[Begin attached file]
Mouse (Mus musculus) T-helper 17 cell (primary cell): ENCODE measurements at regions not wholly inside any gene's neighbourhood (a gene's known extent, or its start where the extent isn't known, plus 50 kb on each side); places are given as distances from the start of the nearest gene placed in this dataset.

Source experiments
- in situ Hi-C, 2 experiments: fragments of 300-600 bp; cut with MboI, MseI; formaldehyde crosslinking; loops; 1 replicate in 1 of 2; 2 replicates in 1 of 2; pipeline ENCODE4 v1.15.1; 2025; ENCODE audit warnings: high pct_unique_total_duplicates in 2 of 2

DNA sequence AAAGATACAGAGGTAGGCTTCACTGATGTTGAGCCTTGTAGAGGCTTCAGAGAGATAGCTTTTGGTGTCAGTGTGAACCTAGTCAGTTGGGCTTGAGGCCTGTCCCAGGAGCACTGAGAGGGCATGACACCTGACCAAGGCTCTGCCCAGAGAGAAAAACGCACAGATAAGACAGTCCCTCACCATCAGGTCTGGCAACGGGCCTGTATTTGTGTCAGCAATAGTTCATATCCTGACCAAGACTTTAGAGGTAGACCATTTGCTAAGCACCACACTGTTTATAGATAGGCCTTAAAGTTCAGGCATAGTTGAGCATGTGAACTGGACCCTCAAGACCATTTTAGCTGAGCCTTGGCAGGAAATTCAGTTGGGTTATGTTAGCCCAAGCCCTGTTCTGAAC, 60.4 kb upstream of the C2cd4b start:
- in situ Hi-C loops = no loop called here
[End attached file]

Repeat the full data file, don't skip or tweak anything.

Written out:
Mouse (Mus musculus) T-helper 17 cell (primary cell): ENCODE measurements at regions not wholly inside any gene's neighbourhood (a gene's known extent, or its start where the extent isn't known, plus 50 kb on each side); places are given as distances from the start of the nearest gene placed in this dataset.

Source experiments
- in situ Hi-C, 2 experiments: fragments of 300-600 bp; cut with MboI, MseI; formaldehyde crosslinking; loops; 1 replicate in 1 of 2; 2 replicates in 1 of 2; pipeline ENCODE4 v1.15.1; 2025; ENCODE audit warnings: high pct_unique_total_duplicates in 2 of 2

DNA sequence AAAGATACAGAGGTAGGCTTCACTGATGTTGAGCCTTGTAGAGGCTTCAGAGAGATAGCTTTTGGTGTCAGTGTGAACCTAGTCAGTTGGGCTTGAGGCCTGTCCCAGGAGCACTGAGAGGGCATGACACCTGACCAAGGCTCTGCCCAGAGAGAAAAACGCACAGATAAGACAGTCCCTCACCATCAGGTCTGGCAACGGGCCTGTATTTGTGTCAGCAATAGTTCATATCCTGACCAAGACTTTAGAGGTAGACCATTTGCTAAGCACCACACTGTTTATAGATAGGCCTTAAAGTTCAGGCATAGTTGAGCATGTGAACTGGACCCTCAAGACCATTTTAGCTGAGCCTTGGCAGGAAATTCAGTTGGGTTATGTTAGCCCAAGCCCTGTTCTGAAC, 60.4 kb upstream of the C2cd4b start:
- in situ Hi-C loops = no loop called here